River patterns reveal two stages of landscape evolution at an oblique convergent margin, Marlborough Fault System, New Zealand

Alison R. Duvall, Sarah A. Harbert, Phaedra Upton, Gregory E. Tucker, Rebecca M. Flowers, Camille Collett
2020 Earth Surface Dynamics  
Abstract. Here we examine the landscape of New Zealand's Marlborough Fault System (MFS), where the Australian and Pacific plates obliquely collide, in order to study landscape evolution and the controls on fluvial patterns at a long-lived plate boundary. We present maps of drainage anomalies and channel steepness, as well as an analysis of the plan-view orientations of rivers and faults, and we find abundant evidence of structurally controlled drainage that we relate to a history of drainage
more » ... tory of drainage capture and rearrangement in response to mountain-building and strike-slip faulting. Despite clear evidence of recent rearrangement of the western MFS drainage network, rivers in this region still flow parallel to older faults, rather than along orthogonal traces of younger, active strike-slip faults. Such drainage patterns emphasize the importance of river entrenchment, showing that once rivers establish themselves along a structural grain, their capture or avulsion becomes difficult, even when exposed to new weakening and tectonic strain. Continued flow along older faults may also indicate that the younger faults have not yet generated a fault damage zone with the material weakening needed to focus erosion and reorient rivers. Channel steepness is highest in the eastern MFS, in a zone centered on the Kaikōura ranges, including within the low-elevation valleys of main stem rivers and at tributaries near the coast. This pattern is consistent with an increase in rock uplift rate toward a subduction front that is locked on its southern end. Based on these results and a wealth of previous geologic studies, we propose two broad stages of landscape evolution over the last 25 million years of orogenesis. In the eastern MFS, Miocene folding above blind thrust faults generated prominent mountain peaks and formed major transverse rivers early in the plate collision history. A transition to Pliocene dextral strike-slip faulting and widespread uplift led to cycles of river channel offset, deflection and capture of tributaries draining across active faults, and headward erosion and captures by major transverse rivers within the western MFS. We predict a similar landscape will evolve south of the Hope Fault, as the locus of plate boundary deformation migrates southward into this region with time.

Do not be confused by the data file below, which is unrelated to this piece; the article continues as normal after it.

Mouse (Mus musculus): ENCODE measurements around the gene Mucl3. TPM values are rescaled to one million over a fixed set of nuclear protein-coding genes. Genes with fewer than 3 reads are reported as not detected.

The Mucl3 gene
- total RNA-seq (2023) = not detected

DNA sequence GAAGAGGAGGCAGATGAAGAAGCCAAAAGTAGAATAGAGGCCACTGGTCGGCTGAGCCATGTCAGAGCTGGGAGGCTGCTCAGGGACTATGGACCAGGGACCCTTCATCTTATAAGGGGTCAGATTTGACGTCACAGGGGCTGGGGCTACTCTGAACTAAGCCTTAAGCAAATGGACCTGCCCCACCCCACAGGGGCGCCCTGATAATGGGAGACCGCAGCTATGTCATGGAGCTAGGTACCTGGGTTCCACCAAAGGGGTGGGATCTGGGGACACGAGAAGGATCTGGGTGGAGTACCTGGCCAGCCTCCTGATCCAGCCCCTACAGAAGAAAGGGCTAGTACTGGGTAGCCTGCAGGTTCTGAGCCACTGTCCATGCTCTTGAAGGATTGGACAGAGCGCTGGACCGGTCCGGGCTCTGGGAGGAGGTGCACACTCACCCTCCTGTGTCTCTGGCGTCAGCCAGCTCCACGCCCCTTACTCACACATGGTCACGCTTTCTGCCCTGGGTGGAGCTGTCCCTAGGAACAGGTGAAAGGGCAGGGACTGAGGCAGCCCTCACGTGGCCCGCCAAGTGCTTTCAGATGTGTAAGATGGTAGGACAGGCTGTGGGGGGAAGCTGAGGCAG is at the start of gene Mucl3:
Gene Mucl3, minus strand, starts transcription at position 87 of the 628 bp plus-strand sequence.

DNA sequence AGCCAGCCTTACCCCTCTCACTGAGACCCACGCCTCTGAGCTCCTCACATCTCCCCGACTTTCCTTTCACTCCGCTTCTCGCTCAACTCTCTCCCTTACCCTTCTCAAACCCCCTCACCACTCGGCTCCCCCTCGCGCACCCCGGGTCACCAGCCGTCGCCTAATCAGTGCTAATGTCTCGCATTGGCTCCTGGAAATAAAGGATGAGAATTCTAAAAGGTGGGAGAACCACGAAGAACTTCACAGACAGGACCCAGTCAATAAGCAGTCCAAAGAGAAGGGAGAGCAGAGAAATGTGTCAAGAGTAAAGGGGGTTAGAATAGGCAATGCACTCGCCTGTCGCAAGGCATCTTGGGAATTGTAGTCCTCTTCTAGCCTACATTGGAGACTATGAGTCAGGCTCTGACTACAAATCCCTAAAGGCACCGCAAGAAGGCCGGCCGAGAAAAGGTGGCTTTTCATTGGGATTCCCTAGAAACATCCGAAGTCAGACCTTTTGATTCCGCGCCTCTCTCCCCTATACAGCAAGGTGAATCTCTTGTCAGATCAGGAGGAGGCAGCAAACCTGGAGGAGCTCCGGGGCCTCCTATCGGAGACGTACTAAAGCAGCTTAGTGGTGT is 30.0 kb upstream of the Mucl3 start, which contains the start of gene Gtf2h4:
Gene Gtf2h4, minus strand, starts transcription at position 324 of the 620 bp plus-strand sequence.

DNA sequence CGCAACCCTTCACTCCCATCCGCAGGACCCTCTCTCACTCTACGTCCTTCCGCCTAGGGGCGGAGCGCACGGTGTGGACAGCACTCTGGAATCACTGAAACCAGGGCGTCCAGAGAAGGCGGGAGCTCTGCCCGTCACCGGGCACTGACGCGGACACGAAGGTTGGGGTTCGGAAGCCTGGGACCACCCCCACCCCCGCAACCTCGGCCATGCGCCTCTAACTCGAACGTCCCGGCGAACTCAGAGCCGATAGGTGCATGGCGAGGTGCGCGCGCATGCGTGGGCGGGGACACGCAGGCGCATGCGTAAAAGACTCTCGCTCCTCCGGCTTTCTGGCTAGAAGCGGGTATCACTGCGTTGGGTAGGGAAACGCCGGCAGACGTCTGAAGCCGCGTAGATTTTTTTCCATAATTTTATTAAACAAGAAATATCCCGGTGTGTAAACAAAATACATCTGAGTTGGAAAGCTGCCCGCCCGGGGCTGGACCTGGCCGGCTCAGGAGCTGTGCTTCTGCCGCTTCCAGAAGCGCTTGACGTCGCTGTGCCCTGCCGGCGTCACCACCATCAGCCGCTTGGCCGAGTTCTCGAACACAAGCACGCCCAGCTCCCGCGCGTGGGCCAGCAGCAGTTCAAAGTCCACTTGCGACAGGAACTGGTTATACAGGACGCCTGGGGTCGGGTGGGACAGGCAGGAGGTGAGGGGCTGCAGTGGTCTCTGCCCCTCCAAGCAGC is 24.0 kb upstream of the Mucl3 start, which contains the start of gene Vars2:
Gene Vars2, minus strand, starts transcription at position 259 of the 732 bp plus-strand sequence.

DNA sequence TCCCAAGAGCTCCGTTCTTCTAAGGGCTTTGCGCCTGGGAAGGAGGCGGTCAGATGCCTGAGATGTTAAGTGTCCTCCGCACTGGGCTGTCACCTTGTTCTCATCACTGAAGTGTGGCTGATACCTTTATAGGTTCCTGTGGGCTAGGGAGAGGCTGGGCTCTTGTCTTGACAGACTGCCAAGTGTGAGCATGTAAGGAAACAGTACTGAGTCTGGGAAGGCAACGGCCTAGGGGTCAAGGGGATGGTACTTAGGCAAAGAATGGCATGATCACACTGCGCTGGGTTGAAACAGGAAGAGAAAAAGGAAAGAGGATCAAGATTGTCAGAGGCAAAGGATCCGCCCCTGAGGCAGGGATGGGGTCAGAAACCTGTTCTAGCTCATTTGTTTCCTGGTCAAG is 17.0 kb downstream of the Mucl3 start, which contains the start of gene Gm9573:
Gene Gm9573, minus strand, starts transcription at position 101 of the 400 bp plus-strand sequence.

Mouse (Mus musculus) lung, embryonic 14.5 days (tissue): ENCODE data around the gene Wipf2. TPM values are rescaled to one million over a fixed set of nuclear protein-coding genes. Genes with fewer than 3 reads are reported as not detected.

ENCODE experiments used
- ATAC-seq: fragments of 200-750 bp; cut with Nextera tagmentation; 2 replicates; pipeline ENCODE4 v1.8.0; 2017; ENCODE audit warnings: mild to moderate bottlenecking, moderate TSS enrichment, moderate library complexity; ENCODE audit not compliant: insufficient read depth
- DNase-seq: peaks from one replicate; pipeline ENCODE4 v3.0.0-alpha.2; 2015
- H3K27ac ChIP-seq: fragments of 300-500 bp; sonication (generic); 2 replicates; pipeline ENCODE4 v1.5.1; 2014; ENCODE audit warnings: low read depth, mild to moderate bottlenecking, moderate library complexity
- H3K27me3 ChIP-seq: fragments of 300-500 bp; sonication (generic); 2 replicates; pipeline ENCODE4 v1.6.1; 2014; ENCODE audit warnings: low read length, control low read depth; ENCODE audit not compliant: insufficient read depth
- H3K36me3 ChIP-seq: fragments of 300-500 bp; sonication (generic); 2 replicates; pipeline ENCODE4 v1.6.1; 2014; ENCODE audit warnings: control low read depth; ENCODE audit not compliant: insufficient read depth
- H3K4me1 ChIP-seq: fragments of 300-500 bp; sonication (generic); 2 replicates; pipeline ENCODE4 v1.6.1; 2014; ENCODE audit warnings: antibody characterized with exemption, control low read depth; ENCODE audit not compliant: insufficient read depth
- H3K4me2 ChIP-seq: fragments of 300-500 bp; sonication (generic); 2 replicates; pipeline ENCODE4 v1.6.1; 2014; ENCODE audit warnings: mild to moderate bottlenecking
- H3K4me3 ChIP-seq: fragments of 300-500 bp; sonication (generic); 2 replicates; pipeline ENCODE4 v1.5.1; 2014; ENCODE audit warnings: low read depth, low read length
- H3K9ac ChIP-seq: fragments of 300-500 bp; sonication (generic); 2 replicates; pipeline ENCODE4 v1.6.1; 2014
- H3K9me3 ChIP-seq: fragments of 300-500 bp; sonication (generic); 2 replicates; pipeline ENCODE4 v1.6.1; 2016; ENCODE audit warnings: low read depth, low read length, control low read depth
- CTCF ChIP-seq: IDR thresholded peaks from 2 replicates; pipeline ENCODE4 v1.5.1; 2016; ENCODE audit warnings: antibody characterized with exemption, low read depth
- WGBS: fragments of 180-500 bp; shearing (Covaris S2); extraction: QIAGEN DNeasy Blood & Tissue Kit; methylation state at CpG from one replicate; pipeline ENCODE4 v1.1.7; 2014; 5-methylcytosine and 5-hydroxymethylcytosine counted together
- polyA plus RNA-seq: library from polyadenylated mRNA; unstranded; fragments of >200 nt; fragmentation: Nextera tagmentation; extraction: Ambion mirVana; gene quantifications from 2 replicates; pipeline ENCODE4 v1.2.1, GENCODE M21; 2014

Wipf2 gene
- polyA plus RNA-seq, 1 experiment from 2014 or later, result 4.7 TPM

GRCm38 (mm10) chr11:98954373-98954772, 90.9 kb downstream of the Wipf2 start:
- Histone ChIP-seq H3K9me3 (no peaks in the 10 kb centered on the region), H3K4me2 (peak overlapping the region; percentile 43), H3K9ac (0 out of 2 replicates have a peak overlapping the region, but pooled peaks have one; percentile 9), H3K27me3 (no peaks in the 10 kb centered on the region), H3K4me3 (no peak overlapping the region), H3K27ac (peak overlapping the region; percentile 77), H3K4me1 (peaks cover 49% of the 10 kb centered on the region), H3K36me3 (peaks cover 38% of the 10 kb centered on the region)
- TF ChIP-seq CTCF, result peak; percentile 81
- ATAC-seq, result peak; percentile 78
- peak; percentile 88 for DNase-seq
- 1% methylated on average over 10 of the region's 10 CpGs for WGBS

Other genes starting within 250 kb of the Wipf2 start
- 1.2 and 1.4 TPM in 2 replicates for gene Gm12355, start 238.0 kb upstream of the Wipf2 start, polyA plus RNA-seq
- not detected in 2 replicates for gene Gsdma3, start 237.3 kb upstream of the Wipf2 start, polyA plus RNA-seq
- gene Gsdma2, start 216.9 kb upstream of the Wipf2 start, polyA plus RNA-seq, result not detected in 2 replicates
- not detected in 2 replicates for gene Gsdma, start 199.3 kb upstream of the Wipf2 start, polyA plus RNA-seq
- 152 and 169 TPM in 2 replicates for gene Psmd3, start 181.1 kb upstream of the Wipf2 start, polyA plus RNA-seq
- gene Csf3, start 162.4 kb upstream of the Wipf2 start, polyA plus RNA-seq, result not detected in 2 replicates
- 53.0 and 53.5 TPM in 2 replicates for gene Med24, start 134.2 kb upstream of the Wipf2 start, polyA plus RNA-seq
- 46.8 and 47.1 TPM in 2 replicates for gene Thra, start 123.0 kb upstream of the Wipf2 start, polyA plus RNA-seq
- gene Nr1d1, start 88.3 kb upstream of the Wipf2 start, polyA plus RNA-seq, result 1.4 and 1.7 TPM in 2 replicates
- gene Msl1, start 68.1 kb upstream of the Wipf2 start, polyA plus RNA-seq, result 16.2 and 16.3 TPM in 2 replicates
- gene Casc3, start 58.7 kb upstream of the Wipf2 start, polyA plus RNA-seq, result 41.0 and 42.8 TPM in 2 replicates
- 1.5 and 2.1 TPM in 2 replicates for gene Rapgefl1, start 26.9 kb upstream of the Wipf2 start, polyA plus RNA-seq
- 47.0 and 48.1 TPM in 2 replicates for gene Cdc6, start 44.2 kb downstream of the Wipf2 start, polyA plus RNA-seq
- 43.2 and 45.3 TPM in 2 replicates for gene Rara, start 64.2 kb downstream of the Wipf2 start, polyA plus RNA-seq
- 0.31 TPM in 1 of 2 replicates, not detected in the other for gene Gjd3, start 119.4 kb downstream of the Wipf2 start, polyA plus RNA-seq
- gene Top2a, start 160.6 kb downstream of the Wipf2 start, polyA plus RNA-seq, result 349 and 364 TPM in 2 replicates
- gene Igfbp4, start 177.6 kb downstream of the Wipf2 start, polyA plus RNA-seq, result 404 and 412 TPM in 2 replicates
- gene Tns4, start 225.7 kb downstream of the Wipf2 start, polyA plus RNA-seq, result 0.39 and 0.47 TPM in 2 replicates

doi:10.5194/esurf-8-177-2020 fatcat:2aempxb37ze6zazrb73r7z4c5i